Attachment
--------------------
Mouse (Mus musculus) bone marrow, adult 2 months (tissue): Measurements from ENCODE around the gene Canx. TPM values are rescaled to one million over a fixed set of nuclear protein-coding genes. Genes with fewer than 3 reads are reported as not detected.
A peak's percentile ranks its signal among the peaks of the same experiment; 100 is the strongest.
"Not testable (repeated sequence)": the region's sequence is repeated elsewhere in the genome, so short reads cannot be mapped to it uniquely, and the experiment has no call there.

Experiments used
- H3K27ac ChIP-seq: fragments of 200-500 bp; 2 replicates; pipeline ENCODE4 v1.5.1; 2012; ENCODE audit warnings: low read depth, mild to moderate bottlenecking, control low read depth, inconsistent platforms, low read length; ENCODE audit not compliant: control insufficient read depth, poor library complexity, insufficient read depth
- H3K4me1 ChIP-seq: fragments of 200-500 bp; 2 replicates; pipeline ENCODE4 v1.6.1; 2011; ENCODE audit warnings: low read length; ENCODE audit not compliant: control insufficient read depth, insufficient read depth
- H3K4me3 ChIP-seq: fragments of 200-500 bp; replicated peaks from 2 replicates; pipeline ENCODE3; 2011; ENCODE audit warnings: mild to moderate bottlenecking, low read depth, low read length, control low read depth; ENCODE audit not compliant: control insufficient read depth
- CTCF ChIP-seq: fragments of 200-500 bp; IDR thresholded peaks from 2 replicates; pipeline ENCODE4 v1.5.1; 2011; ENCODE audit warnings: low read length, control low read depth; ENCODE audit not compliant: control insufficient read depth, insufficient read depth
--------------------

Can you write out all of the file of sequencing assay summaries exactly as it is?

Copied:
Mouse (Mus musculus) bone marrow, adult 2 months (tissue): Measurements from ENCODE around the gene Canx. TPM values are rescaled to one million over a fixed set of nuclear protein-coding genes. Genes with fewer than 3 reads are reported as not detected.
A peak's percentile ranks its signal among the peaks of the same experiment; 100 is the strongest.
"Not testable (repeated sequence)": the region's sequence is repeated elsewhere in the genome, so short reads cannot be mapped to it uniquely, and the experiment has no call there.

Experiments used
- H3K27ac ChIP-seq: fragments of 200-500 bp; 2 replicates; pipeline ENCODE4 v1.5.1; 2012; ENCODE audit warnings: low read depth, mild to moderate bottlenecking, control low read depth, inconsistent platforms, low read length; ENCODE audit not compliant: control insufficient read depth, poor library complexity, insufficient read depth
- H3K4me1 ChIP-seq: fragments of 200-500 bp; 2 replicates; pipeline ENCODE4 v1.6.1; 2011; ENCODE audit warnings: low read length; ENCODE audit not compliant: control insufficient read depth, insufficient read depth
- H3K4me3 ChIP-seq: fragments of 200-500 bp; replicated peaks from 2 replicates; pipeline ENCODE3; 2011; ENCODE audit warnings: mild to moderate bottlenecking, low read depth, low read length, control low read depth; ENCODE audit not compliant: control insufficient read depth
- CTCF ChIP-seq: fragments of 200-500 bp; IDR thresholded peaks from 2 replicates; pipeline ENCODE4 v1.5.1; 2011; ENCODE audit warnings: low read length, control low read depth; ENCODE audit not compliant: control insufficient read depth, insufficient read depth